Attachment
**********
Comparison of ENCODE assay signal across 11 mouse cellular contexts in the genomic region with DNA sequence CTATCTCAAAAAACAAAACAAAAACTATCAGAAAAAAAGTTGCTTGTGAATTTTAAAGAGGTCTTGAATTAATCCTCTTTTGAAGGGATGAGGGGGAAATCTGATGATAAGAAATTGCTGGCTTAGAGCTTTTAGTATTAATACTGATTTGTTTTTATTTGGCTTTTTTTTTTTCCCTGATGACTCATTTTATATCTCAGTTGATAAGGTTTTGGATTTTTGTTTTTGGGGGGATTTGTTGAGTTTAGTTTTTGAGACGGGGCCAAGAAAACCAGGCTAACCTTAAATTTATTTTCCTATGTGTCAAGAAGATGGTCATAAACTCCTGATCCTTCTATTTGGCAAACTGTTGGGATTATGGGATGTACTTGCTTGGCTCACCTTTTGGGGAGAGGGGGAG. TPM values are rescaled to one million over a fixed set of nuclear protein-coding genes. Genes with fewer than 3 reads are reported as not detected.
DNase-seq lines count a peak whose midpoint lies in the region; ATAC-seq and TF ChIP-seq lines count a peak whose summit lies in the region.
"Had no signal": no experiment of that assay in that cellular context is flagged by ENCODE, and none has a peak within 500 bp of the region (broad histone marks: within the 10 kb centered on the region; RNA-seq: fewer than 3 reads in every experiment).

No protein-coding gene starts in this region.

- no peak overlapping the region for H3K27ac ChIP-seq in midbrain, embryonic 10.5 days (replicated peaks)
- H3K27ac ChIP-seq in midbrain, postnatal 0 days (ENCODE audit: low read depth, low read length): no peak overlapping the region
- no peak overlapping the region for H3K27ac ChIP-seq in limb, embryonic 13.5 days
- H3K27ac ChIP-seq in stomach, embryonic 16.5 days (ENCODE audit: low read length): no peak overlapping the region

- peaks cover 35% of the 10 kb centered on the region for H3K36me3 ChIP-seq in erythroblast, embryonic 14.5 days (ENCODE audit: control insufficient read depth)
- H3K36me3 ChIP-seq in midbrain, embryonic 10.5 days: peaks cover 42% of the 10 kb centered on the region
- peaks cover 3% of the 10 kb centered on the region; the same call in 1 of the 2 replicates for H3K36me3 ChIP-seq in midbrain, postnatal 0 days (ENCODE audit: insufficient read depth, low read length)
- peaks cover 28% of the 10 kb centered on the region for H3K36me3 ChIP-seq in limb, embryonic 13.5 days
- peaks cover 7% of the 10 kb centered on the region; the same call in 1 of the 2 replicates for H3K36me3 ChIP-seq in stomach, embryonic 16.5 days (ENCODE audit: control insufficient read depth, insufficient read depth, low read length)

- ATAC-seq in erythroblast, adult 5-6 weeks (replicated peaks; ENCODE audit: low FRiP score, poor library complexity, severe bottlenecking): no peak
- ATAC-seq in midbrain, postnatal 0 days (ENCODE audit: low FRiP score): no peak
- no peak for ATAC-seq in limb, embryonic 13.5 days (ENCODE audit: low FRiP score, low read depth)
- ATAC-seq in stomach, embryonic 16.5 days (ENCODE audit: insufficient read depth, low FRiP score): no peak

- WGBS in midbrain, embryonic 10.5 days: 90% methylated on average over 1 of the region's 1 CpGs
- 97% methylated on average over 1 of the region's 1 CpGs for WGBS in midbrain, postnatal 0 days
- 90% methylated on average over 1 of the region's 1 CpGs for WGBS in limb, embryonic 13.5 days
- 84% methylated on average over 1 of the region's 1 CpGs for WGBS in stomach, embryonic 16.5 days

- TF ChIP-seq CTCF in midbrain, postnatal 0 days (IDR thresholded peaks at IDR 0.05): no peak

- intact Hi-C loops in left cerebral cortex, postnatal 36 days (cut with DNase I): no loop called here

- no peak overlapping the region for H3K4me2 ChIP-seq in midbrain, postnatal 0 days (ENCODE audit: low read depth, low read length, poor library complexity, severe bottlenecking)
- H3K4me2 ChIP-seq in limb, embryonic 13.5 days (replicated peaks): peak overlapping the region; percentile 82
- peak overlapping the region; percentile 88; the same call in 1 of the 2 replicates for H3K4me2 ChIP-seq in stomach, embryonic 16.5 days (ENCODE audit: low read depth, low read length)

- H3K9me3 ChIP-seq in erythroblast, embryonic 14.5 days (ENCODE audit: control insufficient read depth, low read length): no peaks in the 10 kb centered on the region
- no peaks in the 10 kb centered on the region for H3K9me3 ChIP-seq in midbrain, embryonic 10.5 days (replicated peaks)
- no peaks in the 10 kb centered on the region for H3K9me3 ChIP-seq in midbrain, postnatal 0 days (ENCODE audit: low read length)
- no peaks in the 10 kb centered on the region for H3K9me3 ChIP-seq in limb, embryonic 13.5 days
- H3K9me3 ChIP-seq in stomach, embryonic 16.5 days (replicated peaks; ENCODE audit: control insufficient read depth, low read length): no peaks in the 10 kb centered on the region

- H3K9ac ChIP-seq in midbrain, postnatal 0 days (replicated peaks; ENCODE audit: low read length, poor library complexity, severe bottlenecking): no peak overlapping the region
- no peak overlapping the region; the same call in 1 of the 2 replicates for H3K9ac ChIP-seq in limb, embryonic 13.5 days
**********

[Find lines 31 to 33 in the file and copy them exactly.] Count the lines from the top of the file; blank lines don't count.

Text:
- H3K9me3 ChIP-seq in stomach, embryonic 16.5 days (replicated peaks; ENCODE audit: control insufficient read depth, low read length): no peaks in the 10 kb centered on the region

- H3K9ac ChIP-seq in midbrain, postnatal 0 days (replicated peaks; ENCODE audit: low read length, poor library complexity, severe bottlenecking): no peak overlapping the region
- no peak overlapping the region; the same call in 1 of the 2 replicates for H3K9ac ChIP-seq in limb, embryonic 13.5 days